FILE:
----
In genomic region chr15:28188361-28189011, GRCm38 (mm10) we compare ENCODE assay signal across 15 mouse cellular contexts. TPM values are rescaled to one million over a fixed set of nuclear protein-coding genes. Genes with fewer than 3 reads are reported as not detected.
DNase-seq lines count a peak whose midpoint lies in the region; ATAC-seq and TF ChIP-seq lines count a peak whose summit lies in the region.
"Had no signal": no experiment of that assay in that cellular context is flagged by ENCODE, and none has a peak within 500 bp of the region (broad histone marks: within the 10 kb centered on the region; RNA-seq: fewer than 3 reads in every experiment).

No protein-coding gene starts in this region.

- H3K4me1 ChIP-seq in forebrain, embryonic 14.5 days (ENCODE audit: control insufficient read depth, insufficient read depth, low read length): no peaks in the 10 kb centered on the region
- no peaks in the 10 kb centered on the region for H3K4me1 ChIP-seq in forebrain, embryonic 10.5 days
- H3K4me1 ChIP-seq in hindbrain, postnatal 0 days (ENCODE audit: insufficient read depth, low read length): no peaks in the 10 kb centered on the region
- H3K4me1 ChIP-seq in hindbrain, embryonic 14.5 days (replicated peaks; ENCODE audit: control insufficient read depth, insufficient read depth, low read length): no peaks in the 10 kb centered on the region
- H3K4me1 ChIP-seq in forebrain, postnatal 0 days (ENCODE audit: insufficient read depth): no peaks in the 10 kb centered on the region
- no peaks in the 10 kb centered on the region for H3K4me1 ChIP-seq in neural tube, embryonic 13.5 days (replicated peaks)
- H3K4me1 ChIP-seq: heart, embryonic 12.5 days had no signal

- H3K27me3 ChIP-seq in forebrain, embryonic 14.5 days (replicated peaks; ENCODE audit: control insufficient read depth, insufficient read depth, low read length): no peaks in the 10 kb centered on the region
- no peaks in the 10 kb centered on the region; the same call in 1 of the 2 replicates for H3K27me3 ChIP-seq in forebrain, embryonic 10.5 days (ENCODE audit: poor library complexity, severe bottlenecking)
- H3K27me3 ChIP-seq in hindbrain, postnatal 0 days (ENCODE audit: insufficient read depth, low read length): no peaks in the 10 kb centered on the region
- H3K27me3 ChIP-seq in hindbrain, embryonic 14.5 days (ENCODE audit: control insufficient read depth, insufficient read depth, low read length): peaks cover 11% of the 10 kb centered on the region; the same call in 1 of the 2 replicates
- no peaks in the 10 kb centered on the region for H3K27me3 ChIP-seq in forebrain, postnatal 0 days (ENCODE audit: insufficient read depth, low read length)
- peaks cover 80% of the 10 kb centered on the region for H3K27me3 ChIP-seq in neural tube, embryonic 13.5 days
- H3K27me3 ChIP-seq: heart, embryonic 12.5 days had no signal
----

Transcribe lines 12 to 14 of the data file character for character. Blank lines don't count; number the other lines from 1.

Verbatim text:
- H3K27me3 ChIP-seq in forebrain, embryonic 14.5 days (replicated peaks; ENCODE audit: control insufficient read depth, insufficient read depth, low read length): no peaks in the 10 kb centered on the region
- no peaks in the 10 kb centered on the region; the same call in 1 of the 2 replicates for H3K27me3 ChIP-seq in forebrain, embryonic 10.5 days (ENCODE audit: poor library complexity, severe bottlenecking)
- H3K27me3 ChIP-seq in hindbrain, postnatal 0 days (ENCODE audit: insufficient read depth, low read length): no peaks in the 10 kb centered on the region